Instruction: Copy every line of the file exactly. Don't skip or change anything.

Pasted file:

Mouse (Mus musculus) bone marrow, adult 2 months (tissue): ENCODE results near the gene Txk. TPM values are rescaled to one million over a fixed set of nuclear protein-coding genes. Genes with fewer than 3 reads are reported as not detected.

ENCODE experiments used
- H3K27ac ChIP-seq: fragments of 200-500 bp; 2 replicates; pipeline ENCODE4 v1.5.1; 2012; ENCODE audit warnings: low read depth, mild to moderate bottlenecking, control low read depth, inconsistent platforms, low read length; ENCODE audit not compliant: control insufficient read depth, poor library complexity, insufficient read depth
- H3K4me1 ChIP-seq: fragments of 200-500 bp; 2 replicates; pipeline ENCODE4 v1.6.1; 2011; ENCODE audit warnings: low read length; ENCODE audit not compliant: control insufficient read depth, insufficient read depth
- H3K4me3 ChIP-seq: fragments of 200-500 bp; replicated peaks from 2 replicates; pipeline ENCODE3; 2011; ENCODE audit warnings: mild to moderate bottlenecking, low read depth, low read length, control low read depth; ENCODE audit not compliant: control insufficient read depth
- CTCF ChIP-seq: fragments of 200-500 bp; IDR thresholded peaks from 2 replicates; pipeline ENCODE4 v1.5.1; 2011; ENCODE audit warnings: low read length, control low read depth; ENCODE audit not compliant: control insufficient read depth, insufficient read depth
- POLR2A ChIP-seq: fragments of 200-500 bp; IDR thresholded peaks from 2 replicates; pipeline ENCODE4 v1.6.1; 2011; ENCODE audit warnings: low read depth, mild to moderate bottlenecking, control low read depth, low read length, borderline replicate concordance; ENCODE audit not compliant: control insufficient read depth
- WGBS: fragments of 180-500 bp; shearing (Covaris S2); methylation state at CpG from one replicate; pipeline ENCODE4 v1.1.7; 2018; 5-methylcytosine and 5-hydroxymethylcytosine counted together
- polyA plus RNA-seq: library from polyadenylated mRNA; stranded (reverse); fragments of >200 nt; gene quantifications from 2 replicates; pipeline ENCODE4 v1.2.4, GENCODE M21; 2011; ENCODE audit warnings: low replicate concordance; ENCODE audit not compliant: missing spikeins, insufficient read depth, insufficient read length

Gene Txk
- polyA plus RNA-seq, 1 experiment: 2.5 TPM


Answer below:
Mouse (Mus musculus) bone marrow, adult 2 months (tissue): ENCODE results near the gene Txk. TPM values are rescaled to one million over a fixed set of nuclear protein-coding genes. Genes with fewer than 3 reads are reported as not detected.

ENCODE experiments used
- H3K27ac ChIP-seq: fragments of 200-500 bp; 2 replicates; pipeline ENCODE4 v1.5.1; 2012; ENCODE audit warnings: low read depth, mild to moderate bottlenecking, control low read depth, inconsistent platforms, low read length; ENCODE audit not compliant: control insufficient read depth, poor library complexity, insufficient read depth
- H3K4me1 ChIP-seq: fragments of 200-500 bp; 2 replicates; pipeline ENCODE4 v1.6.1; 2011; ENCODE audit warnings: low read length; ENCODE audit not compliant: control insufficient read depth, insufficient read depth
- H3K4me3 ChIP-seq: fragments of 200-500 bp; replicated peaks from 2 replicates; pipeline ENCODE3; 2011; ENCODE audit warnings: mild to moderate bottlenecking, low read depth, low read length, control low read depth; ENCODE audit not compliant: control insufficient read depth
- CTCF ChIP-seq: fragments of 200-500 bp; IDR thresholded peaks from 2 replicates; pipeline ENCODE4 v1.5.1; 2011; ENCODE audit warnings: low read length, control low read depth; ENCODE audit not compliant: control insufficient read depth, insufficient read depth
- POLR2A ChIP-seq: fragments of 200-500 bp; IDR thresholded peaks from 2 replicates; pipeline ENCODE4 v1.6.1; 2011; ENCODE audit warnings: low read depth, mild to moderate bottlenecking, control low read depth, low read length, borderline replicate concordance; ENCODE audit not compliant: control insufficient read depth
- WGBS: fragments of 180-500 bp; shearing (Covaris S2); methylation state at CpG from one replicate; pipeline ENCODE4 v1.1.7; 2018; 5-methylcytosine and 5-hydroxymethylcytosine counted together
- polyA plus RNA-seq: library from polyadenylated mRNA; stranded (reverse); fragments of >200 nt; gene quantifications from 2 replicates; pipeline ENCODE4 v1.2.4, GENCODE M21; 2011; ENCODE audit warnings: low replicate concordance; ENCODE audit not compliant: missing spikeins, insufficient read depth, insufficient read length

Gene Txk
- polyA plus RNA-seq, 1 experiment: 2.5 TPM